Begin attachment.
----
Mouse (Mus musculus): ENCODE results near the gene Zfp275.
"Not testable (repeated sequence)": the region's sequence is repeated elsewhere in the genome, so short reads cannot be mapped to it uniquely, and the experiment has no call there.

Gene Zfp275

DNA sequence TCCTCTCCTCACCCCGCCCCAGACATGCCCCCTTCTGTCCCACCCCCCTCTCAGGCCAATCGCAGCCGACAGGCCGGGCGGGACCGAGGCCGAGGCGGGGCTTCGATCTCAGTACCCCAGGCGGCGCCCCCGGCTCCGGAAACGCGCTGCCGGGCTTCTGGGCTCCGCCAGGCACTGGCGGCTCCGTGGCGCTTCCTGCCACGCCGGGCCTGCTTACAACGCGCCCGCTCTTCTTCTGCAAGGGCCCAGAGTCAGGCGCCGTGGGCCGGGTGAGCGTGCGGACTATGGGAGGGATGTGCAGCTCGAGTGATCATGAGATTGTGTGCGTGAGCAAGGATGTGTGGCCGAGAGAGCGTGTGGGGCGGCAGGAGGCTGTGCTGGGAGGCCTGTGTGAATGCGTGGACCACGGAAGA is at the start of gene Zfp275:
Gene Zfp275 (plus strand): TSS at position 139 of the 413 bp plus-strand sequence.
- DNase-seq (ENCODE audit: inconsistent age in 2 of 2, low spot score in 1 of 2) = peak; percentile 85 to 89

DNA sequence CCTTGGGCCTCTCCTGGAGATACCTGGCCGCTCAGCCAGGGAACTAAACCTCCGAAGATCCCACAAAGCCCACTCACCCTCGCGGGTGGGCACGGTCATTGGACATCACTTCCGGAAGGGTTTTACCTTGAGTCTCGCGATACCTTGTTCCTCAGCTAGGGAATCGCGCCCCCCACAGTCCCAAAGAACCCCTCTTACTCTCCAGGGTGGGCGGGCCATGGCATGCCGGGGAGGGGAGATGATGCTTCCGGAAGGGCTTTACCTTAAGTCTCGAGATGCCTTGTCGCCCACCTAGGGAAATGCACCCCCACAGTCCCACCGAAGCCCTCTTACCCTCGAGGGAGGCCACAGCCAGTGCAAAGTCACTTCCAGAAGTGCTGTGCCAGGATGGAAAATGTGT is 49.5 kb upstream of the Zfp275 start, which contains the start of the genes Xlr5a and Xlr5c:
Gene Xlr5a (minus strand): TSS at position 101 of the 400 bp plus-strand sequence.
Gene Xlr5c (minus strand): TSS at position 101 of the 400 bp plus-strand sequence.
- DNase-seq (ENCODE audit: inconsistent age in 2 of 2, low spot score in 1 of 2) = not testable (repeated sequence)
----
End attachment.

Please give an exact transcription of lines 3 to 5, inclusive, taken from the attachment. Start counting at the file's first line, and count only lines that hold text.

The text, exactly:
Gene Zfp275

DNA sequence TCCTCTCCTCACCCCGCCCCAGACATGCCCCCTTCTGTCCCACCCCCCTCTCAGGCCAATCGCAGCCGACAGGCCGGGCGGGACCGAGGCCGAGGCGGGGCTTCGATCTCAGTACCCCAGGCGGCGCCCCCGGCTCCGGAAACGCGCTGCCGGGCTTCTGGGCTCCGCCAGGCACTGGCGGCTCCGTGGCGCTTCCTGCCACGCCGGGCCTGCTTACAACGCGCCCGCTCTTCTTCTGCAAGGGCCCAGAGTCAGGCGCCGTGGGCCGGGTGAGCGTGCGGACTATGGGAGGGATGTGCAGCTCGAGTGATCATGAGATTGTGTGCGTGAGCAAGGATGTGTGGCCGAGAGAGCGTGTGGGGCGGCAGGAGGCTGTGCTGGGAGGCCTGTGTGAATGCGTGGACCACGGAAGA is at the start of gene Zfp275:
Gene Zfp275 (plus strand): TSS at position 139 of the 413 bp plus-strand sequence.